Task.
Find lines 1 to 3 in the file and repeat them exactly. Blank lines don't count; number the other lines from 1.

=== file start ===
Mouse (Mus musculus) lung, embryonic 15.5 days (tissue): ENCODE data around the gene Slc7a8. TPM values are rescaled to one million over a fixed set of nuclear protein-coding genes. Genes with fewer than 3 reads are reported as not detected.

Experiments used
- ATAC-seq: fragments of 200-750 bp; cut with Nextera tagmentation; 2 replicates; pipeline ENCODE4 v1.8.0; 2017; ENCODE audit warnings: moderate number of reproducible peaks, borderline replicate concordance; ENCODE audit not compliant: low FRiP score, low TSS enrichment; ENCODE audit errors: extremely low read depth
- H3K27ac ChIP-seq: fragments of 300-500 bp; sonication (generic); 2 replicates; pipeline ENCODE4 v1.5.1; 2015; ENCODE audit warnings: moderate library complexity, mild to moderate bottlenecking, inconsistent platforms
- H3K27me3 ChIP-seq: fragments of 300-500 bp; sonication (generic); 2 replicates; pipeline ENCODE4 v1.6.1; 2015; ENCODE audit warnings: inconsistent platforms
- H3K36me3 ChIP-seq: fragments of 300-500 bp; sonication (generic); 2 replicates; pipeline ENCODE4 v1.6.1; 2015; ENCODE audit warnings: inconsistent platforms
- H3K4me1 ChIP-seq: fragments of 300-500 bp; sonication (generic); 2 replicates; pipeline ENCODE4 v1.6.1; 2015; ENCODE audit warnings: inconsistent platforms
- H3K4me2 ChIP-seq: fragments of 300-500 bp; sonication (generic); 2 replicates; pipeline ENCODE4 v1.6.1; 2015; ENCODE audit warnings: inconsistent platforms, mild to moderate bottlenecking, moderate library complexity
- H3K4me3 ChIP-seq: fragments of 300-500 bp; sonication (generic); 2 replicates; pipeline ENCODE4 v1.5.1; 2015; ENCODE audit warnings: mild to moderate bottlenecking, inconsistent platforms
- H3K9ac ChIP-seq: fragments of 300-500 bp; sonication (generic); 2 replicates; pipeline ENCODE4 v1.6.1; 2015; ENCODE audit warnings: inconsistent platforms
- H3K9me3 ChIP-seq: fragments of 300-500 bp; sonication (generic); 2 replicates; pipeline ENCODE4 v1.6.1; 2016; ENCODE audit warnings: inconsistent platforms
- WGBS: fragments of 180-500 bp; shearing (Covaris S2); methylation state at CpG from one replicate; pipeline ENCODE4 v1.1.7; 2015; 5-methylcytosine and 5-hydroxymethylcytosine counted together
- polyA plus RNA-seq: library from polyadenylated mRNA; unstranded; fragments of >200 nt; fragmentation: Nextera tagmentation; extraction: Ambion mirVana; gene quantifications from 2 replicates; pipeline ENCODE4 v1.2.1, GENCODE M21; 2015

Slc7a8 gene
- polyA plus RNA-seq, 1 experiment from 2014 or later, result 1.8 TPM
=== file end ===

Mouse (Mus musculus) lung, embryonic 15.5 days (tissue): ENCODE data around the gene Slc7a8. TPM values are rescaled to one million over a fixed set of nuclear protein-coding genes. Genes with fewer than 3 reads are reported as not detected.

Experiments used
- ATAC-seq: fragments of 200-750 bp; cut with Nextera tagmentation; 2 replicates; pipeline ENCODE4 v1.8.0; 2017; ENCODE audit warnings: moderate number of reproducible peaks, borderline replicate concordance; ENCODE audit not compliant: low FRiP score, low TSS enrichment; ENCODE audit errors: extremely low read depth